Fewer children in secure units

Data from the DfE shows a fall in the number of children held in secure units at the end of March 2015 (SRF 15/2015). Now one must always be wary of figures for a single date because there may have been fluctuations during the year in the overall numbers. However, by comparing the same date over time it is clear that the number of children being held in secure units, especially as a result of an interaction with the criminal justice system, is on a downward trend. In 2010, 161 children were detailed after coming into contact with the criminal justice system in one way or another. By 2015 that number was down to 117 with a further 88 children placed in secure accommodation on welfare grounds. Of these 82 were children from England and six were children from Wales.

An encouraging sign is that the number of young children below the age of sixteen in secure accommodation at the census date has fallen over recent years. Although this number is still too high, it does seem to be going in the right direction. The number of 16 and 17 year olds in secure accommodation has increased. There needs to be some understanding of whether this is because of the actions of the courts, and the Youth Court in particular, or whether it is due to some local authorities resorting to a short period in secure accommodation for young people at risk of exploitation.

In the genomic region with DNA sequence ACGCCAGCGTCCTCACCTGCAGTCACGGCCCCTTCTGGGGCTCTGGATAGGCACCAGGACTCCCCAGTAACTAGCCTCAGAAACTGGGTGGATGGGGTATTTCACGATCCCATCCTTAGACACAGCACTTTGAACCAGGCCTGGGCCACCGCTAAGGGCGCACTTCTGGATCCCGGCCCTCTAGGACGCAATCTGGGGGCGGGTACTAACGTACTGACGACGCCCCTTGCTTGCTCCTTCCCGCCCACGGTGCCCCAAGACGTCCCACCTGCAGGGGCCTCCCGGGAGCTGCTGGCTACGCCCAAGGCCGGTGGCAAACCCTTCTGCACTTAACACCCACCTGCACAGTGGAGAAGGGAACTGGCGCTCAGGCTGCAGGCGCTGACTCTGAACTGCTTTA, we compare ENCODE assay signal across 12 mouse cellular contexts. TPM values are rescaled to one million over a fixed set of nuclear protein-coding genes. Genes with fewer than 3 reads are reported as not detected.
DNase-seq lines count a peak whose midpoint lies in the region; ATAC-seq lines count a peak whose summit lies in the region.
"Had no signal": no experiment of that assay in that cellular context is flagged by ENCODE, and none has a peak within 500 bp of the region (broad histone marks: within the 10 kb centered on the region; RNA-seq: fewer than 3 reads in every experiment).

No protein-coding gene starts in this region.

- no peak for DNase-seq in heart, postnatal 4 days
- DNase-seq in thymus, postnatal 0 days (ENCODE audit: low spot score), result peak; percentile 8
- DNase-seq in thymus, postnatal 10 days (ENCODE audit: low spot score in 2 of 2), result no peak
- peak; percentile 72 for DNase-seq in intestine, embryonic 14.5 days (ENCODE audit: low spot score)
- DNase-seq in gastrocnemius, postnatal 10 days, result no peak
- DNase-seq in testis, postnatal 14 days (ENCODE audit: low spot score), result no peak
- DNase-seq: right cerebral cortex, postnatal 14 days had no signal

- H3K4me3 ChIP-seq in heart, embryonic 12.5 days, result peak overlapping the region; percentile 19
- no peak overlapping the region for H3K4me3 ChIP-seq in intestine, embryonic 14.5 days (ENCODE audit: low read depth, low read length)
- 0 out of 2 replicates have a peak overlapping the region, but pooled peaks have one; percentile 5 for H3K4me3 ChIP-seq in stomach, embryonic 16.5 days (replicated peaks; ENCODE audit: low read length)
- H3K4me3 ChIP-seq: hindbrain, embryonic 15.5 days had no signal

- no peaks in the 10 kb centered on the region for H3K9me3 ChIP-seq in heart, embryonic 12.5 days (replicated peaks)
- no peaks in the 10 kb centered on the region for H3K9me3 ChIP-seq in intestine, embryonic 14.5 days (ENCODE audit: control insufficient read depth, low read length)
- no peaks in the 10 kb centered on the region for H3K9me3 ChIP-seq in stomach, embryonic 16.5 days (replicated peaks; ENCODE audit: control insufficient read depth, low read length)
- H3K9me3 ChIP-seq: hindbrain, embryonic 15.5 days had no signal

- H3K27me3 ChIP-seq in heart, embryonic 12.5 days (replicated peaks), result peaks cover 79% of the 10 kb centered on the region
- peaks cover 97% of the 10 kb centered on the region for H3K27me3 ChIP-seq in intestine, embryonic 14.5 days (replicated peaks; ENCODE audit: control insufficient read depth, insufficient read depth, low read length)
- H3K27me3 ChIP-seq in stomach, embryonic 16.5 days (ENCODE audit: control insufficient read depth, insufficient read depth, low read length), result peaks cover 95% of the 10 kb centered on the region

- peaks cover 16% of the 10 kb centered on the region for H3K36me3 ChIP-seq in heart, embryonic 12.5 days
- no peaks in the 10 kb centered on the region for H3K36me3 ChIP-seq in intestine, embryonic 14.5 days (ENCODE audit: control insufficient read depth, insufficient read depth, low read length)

Indeed, the use of secure accommodation on welfare grounds may well be worth re-visiting. Is there any evidence that it can actually make a difference to lock up a teenager for say a month. Does it break their habits or do they return to the behaviour that caused concern as soon as they leave the secure accommodation?

Of course, these are figures for young people in secure accommodation as a result of the actions of the State. There are others that find themselves in confinement as a result of being trafficked by adults that have no concerns for their welfare, but merely see them as objects with a commercial value. Even after the recent series of trials in the courts it seems unlikely that the exploitation of young people, both girls and boys, for commercial gain through sexual activities has stopped.

Indeed, the prosecution of historic cases must not deny the resources of both the police and local authorities to following up current cases. In this respect schools have a vital part to play in identifying patterns of behaviour that may lead to a child becoming at risk of exploitation. Whatever academies and their sponsors may think of local authorities, they have a duty to cooperate in monitoring and reporting pupils at risk. There is a concern that some of these children are regarded as a nuisance by some schools and placed on an alternative education programme that may have far less hours of tuition than a normal school day. If that is the case then, out of sight must not mean out of mind.